A paper has just been published in PLOS ONE which confirms an age of 35,000 years for the oldest engravings found in this cave located in Granada (Spain)
The Centro Nacional de Investigación sobre la Evolución Humana (CENIEH) has participated in a study led by the Universidad de Sevilla and published in the journal PLOS ONE, on the Paleolithic engravings in the cave Las Ventanas , one of the highest sites (at 1015 meters) where rock art has been found in the Iberian Peninsula.
The Uranium Series Laboratory of the CENIEH has collaborated in establishing the chronological framework, and an age of 35,000 years has been confirmed for the oldest rock art found in this cave in the province of Granada, situated in the Sierra de Arana (Píñar).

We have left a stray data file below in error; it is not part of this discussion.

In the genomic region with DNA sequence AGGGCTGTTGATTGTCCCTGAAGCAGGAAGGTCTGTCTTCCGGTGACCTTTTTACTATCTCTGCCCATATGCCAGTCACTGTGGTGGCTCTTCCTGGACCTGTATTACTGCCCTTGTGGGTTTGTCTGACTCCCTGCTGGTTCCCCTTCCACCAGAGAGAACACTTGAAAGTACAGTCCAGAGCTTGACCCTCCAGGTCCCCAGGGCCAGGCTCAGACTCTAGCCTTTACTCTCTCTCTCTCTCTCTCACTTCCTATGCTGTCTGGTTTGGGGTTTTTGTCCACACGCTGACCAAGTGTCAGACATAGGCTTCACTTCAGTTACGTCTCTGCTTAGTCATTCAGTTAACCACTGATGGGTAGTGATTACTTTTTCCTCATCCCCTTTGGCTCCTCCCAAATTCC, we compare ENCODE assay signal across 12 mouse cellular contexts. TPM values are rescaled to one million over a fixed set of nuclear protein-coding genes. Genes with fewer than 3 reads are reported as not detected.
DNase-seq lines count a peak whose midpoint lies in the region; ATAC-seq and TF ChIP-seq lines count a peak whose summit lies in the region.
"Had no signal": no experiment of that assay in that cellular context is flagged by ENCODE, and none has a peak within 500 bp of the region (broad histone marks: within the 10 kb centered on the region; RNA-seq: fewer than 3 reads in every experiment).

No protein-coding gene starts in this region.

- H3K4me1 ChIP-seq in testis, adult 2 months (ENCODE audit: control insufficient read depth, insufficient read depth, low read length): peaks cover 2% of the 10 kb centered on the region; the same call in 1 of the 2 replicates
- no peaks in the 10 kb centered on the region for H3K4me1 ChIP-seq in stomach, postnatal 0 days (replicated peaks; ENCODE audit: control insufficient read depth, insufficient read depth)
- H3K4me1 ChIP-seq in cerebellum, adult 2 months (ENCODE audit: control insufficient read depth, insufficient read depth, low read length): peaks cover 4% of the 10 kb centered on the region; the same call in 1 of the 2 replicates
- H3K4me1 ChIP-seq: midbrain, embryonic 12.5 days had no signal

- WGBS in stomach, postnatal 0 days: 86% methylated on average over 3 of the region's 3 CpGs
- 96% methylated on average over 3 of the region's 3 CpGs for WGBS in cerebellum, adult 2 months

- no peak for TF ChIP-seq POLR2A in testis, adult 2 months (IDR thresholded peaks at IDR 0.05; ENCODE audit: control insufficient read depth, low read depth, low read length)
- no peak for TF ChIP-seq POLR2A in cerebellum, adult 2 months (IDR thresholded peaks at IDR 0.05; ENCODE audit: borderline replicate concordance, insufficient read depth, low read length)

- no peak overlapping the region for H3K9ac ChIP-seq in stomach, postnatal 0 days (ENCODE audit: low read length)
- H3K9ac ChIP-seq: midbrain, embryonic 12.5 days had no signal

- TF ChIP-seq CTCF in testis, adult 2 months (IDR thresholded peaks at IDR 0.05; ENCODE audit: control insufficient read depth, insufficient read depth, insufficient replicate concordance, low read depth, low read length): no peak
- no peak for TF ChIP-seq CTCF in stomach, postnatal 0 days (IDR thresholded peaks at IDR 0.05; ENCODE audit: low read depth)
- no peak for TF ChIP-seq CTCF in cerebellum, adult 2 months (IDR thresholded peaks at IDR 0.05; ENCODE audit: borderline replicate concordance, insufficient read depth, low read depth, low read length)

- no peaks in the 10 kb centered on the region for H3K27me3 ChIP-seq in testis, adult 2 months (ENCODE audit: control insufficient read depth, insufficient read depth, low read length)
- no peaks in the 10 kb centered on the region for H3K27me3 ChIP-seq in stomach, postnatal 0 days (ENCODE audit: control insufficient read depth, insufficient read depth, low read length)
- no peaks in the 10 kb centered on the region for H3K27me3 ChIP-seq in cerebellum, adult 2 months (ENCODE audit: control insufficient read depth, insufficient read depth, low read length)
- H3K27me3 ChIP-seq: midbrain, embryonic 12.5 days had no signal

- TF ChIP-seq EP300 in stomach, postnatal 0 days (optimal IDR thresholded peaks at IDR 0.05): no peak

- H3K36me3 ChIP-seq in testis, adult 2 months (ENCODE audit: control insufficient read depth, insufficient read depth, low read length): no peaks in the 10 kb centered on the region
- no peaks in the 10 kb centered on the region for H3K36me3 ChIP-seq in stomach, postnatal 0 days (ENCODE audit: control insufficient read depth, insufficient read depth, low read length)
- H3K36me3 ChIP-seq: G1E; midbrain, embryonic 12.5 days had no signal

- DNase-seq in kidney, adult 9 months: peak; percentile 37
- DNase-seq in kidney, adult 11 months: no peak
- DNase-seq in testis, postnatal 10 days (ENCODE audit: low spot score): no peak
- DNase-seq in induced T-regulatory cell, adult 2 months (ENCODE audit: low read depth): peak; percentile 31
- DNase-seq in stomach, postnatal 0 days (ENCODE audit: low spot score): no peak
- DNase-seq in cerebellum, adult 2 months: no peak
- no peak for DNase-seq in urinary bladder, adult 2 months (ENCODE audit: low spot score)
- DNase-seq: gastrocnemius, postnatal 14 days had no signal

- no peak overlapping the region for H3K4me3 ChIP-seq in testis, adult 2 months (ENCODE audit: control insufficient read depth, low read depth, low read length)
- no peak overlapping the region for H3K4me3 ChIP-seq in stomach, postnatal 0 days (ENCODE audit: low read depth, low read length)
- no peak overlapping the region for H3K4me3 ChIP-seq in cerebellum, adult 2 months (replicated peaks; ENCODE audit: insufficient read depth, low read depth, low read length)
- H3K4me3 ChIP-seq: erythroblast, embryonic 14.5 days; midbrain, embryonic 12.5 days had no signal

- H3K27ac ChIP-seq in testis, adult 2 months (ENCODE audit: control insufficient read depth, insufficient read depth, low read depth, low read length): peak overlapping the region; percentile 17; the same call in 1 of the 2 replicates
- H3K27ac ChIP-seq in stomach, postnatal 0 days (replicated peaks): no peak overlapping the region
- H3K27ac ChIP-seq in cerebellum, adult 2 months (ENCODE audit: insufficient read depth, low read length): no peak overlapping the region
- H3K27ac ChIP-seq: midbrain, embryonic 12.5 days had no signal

“The dates we have obtained at the CENIEH, using multi-collector plasma source mass spectrometry, confirm the results of the carbon-14 analysis, using accelerator mass spectrometry, helping to underpin the ages calculated", comments Fernando Jiménez Barrido, from the Uranium Series Laboratory.
Specifically, two groups of engravings of different ages have been found: one dating from between the end of the Pleistocene and the start of the Holocene (8,500 – 15,000 years ago), and another going as far back as 35,000 years.
The technical and thematic “proximity” between the hundreds of engravings in this cave may open up, with all due caution, a way of identifying possible interactions between modern humans and Neanderthals.